ParkingEye lost for the 3rd time against Bargepole in High Wycombe, according to this post on moneysavingexpert.
However, it looks like the courts are now in two minds about the lack of standing to bring claims, with Judge Jones reversing her earlier decision after taking regard to VCS v HMRC.
In that case, VCS were the principal, issued permits to park, did not account to charges to the landowner and had the sole right to cancel charges.
In the current case, ParkingEye were agents of the landowner, did not issue permits, collected charges on behalf of the landowner and may have had to cancel charges depending on clauses in the user manual.
However, Judge Jones ruled that in this particular case, there were insufficient grounds of difference.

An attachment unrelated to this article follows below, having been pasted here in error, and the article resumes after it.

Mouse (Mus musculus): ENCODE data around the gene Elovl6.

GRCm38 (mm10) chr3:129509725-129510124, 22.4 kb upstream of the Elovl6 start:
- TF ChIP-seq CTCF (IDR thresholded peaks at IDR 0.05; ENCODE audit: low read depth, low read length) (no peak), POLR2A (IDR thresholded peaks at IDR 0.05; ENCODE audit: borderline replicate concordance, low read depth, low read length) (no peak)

The Prankster thinks that this particular argument is not fully played out yet, and awaits to hear what HHJ Moloneys says on the matter.
The case then moved on to the issue of whether there was a contract between ParkingEye and motorist. For a contract to exist, there must be consideration from both sides. As this was a free car park, there was no consideration required from the motorist.
Judge Jones ruled that a contract did not exist, and therefore ParkingEye could not sue for breach of contract.
The LPC Lawyer tried to argue the £100 was a contractual charge, not damages for breach. However, Bargepole referred the court to several paragraphs in the Reply to Defence and Jonathan Langham's witness statement.
Bargepole explained how the Judge clarified the situation.
"If you give me your coffee mug as a gift, and it then cracked five minutes later, I couldn’t sue you."
Claim dismissed. £50 awarded to the defendant for loss of earnings.
The Parking Prankster